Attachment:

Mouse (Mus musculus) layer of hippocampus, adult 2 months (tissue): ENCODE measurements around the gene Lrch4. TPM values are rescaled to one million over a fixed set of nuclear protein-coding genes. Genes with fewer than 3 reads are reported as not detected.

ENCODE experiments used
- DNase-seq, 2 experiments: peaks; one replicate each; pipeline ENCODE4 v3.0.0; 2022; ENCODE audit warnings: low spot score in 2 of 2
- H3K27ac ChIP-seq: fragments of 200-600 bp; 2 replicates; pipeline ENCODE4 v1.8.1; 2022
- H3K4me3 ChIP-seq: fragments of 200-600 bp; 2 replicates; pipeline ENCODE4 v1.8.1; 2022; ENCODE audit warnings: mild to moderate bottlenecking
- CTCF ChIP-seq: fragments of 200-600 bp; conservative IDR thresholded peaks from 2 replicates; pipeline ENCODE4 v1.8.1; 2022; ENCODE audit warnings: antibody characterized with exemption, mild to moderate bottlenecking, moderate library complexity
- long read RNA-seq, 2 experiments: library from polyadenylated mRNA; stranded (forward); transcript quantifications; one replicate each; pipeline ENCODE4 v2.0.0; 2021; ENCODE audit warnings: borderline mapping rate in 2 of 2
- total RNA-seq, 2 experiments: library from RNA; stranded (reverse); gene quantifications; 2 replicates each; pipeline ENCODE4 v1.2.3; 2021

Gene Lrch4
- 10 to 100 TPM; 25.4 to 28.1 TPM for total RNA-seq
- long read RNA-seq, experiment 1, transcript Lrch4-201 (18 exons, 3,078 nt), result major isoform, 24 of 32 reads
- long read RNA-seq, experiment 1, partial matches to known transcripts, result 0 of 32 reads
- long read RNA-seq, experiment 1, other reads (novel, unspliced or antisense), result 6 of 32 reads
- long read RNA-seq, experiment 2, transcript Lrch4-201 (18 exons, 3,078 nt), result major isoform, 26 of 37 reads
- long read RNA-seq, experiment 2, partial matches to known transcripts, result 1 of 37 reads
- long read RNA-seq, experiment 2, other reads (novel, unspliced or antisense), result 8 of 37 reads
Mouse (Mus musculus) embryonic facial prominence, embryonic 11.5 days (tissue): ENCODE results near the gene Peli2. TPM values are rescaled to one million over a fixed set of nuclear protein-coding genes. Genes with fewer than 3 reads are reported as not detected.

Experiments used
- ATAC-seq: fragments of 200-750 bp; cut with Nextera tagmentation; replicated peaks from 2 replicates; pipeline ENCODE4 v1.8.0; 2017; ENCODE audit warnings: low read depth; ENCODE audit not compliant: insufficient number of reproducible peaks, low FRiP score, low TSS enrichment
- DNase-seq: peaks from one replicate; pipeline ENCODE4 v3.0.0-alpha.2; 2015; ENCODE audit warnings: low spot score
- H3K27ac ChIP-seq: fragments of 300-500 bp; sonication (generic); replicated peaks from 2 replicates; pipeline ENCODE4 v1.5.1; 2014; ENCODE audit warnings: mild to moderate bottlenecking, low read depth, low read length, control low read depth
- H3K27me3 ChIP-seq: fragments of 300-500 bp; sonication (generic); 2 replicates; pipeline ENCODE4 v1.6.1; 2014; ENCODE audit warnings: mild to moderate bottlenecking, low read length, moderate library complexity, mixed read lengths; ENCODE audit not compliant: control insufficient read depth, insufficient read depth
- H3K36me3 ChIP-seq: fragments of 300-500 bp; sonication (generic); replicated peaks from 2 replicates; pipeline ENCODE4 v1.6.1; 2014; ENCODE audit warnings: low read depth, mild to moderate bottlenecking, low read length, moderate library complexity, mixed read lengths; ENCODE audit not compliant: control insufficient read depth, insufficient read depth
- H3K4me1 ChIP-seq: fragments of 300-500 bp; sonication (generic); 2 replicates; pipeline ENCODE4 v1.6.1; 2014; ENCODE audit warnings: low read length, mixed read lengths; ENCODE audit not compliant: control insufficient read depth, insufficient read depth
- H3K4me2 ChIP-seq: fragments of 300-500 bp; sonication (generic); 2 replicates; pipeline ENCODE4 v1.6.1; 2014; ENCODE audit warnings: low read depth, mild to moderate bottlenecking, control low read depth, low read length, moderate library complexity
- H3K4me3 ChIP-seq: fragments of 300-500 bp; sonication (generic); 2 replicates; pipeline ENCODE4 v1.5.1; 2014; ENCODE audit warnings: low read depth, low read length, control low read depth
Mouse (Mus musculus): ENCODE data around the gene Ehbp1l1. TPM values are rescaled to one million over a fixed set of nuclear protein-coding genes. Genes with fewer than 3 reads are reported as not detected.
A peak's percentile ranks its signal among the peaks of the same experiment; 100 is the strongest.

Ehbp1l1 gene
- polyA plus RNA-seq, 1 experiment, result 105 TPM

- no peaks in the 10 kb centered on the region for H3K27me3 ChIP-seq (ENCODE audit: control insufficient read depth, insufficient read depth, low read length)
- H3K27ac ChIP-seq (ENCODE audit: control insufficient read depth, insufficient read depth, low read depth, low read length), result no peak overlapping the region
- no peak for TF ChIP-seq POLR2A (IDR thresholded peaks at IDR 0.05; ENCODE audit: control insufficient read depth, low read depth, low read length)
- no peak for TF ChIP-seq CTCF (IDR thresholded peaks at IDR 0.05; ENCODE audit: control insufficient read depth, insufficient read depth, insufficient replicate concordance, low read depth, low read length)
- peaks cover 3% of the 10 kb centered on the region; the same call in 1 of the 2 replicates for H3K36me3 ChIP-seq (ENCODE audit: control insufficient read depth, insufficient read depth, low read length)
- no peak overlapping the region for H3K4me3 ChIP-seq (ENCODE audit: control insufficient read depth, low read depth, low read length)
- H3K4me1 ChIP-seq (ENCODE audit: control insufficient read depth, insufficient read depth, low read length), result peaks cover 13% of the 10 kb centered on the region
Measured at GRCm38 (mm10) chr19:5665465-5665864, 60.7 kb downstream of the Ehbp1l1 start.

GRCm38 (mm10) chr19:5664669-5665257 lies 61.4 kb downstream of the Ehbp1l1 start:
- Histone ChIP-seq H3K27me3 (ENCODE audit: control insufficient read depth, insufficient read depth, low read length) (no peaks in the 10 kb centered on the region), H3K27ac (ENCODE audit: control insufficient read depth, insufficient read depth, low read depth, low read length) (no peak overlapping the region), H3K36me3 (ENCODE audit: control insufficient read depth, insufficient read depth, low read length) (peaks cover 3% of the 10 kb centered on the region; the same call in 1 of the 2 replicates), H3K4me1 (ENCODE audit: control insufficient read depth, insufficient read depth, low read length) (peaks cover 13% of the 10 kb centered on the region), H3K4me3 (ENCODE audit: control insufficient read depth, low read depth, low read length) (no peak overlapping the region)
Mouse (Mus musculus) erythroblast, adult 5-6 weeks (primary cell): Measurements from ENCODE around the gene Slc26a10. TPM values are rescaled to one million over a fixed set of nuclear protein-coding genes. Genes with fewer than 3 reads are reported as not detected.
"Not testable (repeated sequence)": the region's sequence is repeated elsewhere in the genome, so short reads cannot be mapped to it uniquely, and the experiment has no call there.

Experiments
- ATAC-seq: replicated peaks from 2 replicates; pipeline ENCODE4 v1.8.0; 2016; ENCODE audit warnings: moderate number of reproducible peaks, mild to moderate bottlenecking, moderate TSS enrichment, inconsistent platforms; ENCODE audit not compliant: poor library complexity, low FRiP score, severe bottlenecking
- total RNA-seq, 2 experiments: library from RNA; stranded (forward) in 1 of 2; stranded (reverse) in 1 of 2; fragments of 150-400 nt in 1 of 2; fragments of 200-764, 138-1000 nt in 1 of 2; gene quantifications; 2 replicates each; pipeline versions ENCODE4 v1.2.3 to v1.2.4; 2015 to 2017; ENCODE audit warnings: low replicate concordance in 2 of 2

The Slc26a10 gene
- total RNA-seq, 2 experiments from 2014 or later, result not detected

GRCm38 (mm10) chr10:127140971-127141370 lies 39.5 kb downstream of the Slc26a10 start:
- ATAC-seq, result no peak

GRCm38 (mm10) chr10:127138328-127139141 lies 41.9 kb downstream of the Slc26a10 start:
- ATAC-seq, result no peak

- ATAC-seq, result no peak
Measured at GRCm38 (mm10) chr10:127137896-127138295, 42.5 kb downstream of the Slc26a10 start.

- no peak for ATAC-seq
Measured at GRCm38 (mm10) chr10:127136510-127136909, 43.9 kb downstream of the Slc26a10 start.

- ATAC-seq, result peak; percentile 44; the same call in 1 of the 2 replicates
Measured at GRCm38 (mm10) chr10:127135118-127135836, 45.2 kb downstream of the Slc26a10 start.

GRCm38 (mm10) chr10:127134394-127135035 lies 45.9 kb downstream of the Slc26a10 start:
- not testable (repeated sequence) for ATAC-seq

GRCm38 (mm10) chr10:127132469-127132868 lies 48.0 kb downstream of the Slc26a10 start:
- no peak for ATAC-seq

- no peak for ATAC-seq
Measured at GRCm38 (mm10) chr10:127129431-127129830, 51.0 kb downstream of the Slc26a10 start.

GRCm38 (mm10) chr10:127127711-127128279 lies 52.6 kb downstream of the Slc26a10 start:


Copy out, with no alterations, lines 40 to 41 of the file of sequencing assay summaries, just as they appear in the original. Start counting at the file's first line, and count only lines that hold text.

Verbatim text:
- Histone ChIP-seq H3K27me3 (ENCODE audit: control insufficient read depth, insufficient read depth, low read length) (no peaks in the 10 kb centered on the region), H3K27ac (ENCODE audit: control insufficient read depth, insufficient read depth, low read depth, low read length) (no peak overlapping the region), H3K36me3 (ENCODE audit: control insufficient read depth, insufficient read depth, low read length) (peaks cover 3% of the 10 kb centered on the region; the same call in 1 of the 2 replicates), H3K4me1 (ENCODE audit: control insufficient read depth, insufficient read depth, low read length) (peaks cover 13% of the 10 kb centered on the region), H3K4me3 (ENCODE audit: control insufficient read depth, low read depth, low read length) (no peak overlapping the region)
Mouse (Mus musculus) erythroblast, adult 5-6 weeks (primary cell): Measurements from ENCODE around the gene Slc26a10. TPM values are rescaled to one million over a fixed set of nuclear protein-coding genes. Genes with fewer than 3 reads are reported as not detected.